GLOBAL levels ofozone, which shields the from the Sun's harmful ultraviolet radiations, have fallen to a record over the past 2 years. But the worst R to come, according to the report of an international scientific panel. However, a redeeming feature of the 1994 Assessment Panel report, mandated under the 1987 Montreal Protocol on Substances that Deplete the Ozone Layer, is that the emissions of chemicals harmful to ozone have also gone down.
The 'panel was set up under the auspices, of the Geneva-based World Meteorological Organization (WMO) and the United Nations Environment Programme (UNEP) in Nairobi. It comprised 226 atmospheric science experts, drawn from 29 countries.
The report reveals that the atmospheric growth rates of human-made compounds that deplete the ozone layer, such as chlorofluorocarbons (CFCs), used in refrigeration, and halons, used in fire extinguish ers, have slowed in recent years following reductions in global emissions of these compounds. Says UNEP executive director Elizabeth Dowdeswell, "While the 1994 Assessment Panel report confirms that we are heading in the right direc tion, we cannot afford to be complacent. The line that divides complacency from cata strophe is very thin and now is not the time to break that momentum."
The report lists 4 steps that will steepen the fall from the peak halocarbon levels in the early decades of the next century. reductions in emissions of methyl bromide used as a soil and crop fumigant, reductions in emissions of hydrochlorofluorocarbons, the complete recapture (as opposed to recycling) Of CFcs, and halons banked in existing equipment.
Maximum loss During the winters of 1992 and 1993, the Antarctic ozone "hole" became bigger and deeper. Satellites and balloon-borne and groundbased monitoring instru- ments revealed that ozone over the Antarctic was depleted by -more than 99 per cent between the heights of 14 to 19 krn in October 1992 and 1993. Over the same period, ozone levels over populated regions of the northern hemisphere also Regis tered a record low. The loss was 10 per cent in 1992 and 7 per cent in 1993 over the ozone levels in the late '60s, according to G L Manney of the California Institute of Technology and his colleagues (Nature, Vol 370, No 6489).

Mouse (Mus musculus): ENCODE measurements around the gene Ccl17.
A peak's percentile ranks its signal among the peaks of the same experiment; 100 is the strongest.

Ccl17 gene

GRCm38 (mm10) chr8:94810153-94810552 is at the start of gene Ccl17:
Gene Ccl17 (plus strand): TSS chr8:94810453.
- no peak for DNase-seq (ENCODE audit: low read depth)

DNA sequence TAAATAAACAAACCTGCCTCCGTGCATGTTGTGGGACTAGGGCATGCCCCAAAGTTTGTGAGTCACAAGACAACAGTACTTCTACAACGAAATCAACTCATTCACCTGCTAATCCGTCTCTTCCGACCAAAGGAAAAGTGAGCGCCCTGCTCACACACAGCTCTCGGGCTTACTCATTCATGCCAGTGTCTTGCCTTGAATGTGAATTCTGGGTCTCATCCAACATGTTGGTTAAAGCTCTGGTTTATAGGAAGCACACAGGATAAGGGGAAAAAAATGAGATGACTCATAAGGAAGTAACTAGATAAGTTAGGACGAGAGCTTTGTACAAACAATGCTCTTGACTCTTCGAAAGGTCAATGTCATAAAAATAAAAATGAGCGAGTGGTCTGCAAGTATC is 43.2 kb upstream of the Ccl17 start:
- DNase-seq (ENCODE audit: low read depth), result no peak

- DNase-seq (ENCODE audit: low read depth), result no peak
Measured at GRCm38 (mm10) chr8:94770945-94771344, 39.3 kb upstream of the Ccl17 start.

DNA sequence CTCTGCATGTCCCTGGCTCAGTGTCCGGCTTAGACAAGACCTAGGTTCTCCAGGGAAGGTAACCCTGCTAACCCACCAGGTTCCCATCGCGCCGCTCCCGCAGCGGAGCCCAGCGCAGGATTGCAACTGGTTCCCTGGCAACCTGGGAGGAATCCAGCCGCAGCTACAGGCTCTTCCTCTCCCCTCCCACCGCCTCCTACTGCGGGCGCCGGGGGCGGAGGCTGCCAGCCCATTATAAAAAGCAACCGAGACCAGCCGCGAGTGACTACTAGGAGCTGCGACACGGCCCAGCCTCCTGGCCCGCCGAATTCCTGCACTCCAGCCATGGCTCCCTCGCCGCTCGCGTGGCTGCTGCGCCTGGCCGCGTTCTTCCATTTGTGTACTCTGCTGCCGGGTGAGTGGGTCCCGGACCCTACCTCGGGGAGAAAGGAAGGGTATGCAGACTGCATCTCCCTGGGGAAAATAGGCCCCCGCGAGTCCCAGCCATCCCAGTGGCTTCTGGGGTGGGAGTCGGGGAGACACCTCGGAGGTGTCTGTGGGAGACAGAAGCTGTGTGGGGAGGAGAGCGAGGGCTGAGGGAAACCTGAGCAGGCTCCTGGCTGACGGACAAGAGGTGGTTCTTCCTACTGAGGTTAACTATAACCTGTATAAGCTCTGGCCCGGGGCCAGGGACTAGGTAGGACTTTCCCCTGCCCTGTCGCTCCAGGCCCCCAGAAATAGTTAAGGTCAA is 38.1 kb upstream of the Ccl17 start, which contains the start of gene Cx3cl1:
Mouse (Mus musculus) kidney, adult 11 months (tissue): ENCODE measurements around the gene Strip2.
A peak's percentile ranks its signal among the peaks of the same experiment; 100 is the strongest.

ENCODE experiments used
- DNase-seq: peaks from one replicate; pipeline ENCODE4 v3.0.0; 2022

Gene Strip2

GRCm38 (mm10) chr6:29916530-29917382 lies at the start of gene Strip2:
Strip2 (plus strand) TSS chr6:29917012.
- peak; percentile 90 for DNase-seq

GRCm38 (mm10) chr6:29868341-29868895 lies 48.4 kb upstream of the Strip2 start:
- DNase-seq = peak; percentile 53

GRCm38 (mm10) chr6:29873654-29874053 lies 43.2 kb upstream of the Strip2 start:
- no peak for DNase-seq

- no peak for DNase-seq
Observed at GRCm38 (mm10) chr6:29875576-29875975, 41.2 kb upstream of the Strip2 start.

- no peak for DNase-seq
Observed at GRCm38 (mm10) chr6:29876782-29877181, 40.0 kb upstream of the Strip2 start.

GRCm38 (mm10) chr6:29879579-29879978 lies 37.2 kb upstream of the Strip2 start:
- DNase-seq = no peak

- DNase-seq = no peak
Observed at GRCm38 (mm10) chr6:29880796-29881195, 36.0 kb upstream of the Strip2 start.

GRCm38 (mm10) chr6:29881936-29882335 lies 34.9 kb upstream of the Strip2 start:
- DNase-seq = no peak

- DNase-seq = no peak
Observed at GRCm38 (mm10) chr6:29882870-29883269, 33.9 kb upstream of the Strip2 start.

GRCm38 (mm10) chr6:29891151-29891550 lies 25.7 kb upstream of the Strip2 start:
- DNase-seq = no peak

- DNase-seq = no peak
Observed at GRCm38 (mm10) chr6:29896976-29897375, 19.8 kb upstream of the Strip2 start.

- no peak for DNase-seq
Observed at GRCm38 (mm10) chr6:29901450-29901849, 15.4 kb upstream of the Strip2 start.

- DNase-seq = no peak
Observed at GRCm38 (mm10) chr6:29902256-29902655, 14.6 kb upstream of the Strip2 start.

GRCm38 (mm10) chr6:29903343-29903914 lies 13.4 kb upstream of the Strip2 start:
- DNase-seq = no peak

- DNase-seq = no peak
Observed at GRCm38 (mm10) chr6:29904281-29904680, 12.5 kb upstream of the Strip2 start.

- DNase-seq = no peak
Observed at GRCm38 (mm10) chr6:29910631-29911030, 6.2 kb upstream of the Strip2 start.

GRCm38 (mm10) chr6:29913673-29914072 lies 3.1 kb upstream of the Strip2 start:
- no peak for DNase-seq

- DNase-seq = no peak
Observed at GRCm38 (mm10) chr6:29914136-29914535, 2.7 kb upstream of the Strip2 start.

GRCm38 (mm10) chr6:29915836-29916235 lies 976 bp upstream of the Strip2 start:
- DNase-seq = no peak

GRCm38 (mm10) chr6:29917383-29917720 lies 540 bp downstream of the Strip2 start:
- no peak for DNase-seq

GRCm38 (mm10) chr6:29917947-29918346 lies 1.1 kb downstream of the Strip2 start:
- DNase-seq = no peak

The panel report contends that this record depletion probably owed, at least in part, to chemical processes linked to the 1991 eruption of Mount Pinatubo in the Philippines.
Scientists reckon that peak global ozone depletions would occur around 1998, mainly because of the past emissions. Thereafter, the levels of ozonedepleting chlorine and bromine are expected to slowly decrease and the ozone layer is expected to recover in about 50 years.
Nelson I Sabogal, an officer at, UNEWS Ozone Secretarias Nairobi, says that extrap olation of the rent trends 'suggests that ozone loss relative to the late '60s about 13 per cent at northern mid tudes in winter and spring - abow per cent above the current de levels. And it is estimated that im southern latitudes the ozone loss 11 per cent of the level in the late '60s.
According to UNEP, large inc uv radiation on the earth's surface been observej in the Antarctic and southern part of South America spring and winter, when the ozone is observed. Further, elevated Liat the mid to high latitudes observed in the northern hemi 1992 and 1993, corresponding low ozone levels in those yeam increase in ov radiation, experts could lead to an increase in skin cases and cataracts, especialiv people residing in the mid-latitudes.